About 50 people attended an early morning discussion this week concerning how authorities are protecting the U.S. border, specifically the California coastline, against various threats.
The event was Newport Beach Chamber of Commerce’s monthly Wake Up! Newport meeting held Thursday in the Friend’s Room at the library. April’s topic was homeland security.
Speaking on the panel were: Director of Marine Operations for the Department of Homeland Security, Customs and Border Protection, and the Office of Air and Marine, Jeremy Thompson; Section Chief of Tactical Operations for U.S. Customs and Border Protection, Cheryl Davies; U.S. Coast Guard Lt. Commander Beau Powers; and U.S. Border Patrol agent in charge, Mark Dunbar.
Some of the issues covered included terrorism, other types of threats, overt and covert threats, working with local agencies, challenges like super tunnels and ultra light aircrafts, what each agency is responsible for along the border, and more.
They primarily focused their discussion on panga boats, interagency cooperation, and how the public can help.
In 2009, the open-bowed panga boat threats became more common, Dunbar said.
“They’re coming around and circumventing the land border and hitting us on the northern side,” he noted.
A human or narcotic smuggling panga boat is usually an open, 35-foot or so vessel, usually with a center console. It may be loaded down and move awkwardly in the water.
They also advised members of the public to watch out for boats full of oil drums since a lot of the smuggling boats fuel up while at sea.
They almost always land at night and pull a tarp over and sleep during the day, Thompson explained.
There are attempts to cross in a panga boat on a weekly basis, Thompson said. But sometimes they leave their departure point but don’t make it to U.S. soil because of various reasons (bad weather, motor breaks down, etc.). Many also get caught at sea by authorities. So they aren’t landing on a weekly basis.
It’s an evolving threat trend, Thompson said.
“As we make interdictions we see that they’re changing their tactics,” Powers said.
They put more fuel on their boats so they can head further offshore and further north or try to find new landing locations, he explained. It’s a challenge, he added.
“An element of stopping transnational criminal organizations is deterring them, disrupting their efforts to make it harder for them,” Powers said.
At first, they had the departure points just over the border in Tijuana and landing in the San Diego area.
Now, they have landed as far north as San Mateo, near San Francisco, he added.
They will travel hundreds of miles, he said.
“Through the years, as we’ve coordinated working together, we’ve been able to push them further and further south -their logistic bases for the south, and then further out to sea and further north,” Dunbar explained.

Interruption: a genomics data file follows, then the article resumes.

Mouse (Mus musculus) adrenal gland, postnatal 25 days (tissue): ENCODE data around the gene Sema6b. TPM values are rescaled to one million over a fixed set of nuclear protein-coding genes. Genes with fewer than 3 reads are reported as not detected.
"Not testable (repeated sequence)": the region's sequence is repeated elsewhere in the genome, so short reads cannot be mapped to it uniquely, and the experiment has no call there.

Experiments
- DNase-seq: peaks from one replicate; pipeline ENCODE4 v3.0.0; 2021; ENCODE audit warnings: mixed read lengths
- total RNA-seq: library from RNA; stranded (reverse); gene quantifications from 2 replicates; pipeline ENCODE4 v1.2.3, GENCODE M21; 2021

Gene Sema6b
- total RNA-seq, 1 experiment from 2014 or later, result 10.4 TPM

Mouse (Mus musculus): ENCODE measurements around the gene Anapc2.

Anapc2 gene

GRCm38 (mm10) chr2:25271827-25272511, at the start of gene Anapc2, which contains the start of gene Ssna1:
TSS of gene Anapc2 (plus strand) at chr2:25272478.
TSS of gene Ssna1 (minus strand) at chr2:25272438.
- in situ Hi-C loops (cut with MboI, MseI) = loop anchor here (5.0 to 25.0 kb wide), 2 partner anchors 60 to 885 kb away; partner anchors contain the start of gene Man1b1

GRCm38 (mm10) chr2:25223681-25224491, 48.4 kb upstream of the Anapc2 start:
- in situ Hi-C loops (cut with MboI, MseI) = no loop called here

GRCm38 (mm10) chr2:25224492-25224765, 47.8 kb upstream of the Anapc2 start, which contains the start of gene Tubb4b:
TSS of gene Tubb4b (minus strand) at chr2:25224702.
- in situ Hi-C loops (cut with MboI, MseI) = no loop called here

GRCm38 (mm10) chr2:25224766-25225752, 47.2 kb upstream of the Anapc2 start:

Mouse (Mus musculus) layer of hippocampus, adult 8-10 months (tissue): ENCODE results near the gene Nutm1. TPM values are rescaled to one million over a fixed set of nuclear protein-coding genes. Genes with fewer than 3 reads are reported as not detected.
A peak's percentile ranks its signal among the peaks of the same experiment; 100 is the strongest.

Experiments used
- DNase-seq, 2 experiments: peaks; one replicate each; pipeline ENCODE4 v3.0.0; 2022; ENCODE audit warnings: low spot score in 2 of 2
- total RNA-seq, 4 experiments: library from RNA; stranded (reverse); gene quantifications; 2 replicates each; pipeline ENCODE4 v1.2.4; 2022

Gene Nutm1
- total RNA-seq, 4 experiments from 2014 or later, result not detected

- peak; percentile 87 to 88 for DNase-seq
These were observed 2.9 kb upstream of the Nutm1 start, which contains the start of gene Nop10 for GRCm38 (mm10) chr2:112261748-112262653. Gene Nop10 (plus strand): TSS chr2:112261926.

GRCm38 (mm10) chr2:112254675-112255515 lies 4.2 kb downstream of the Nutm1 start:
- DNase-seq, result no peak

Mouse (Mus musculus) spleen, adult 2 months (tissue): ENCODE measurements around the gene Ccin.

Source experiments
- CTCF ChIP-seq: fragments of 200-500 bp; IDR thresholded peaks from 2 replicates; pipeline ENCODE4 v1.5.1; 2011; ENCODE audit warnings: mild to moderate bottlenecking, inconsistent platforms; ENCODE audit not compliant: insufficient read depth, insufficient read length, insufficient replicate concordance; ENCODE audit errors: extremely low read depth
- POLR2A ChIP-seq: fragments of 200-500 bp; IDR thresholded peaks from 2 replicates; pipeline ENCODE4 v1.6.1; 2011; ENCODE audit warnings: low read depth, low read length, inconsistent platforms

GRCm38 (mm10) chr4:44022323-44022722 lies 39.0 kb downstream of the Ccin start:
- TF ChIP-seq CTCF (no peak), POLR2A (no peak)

Coordinating with other agencies has significantly helped their overall efforts, they agreed.
Together, they’ve created three Regional Coordinating Mechanism (ReCoM) along the California coast: San Diego, Los Angeles and Long Beach, and San Francisco.
All agencies are members of all three ReCoMs.
Part of ReCoM is joint intelligence sharing, Dunbar explained.
“What we’ve tried to do is break down some of those stove pipes of information within our agencies… and share with each other and share also with the state locals,” Dunbar said.
They also meet often to do joint planning and then joint operations, he noted.
“It’s a very dynamic approach to addressing these threats,” Powers said.
They can’t be constantly patrolling and searching for threats on the water, so most of what they do is largely intel driven, Powers explained.
There are about 64,000 square miles that they have to patrol, he added.
“That’s very daunting for us,” with a limited number of personnel, boats and aircraft, he said.
“The curvature of the coastline really creates a challenge for us,” Powers continued. “There is a lot of water to have to patrol.”
Through the ReCoMs they work together on various issues, including community engagement, like the Chamber’s public meeting on Thursday.
Getting information out and working with the public is important, all four officials agreed.
People have been confused about who to call if they see a maritime threat, Dunbar said, so they have encouraged the public to call 911 and the dispatcher will forward the message to the appropriate agency.
Part of the ReCoM campaign was working with local agencies and informing them about which agency handles each type of situation and who should be contacted.
They have been promoting the “See something? Say Something!” message, Dunbar added.
“That’s why it’s so important for us to be here with you, to get our message out so we can all help protect the coastal region together,” Dunbar said.
“We rely heavily on the public and intelligence and detection and monitoring,” Thompson said. “We rely as much on you guys as you us.”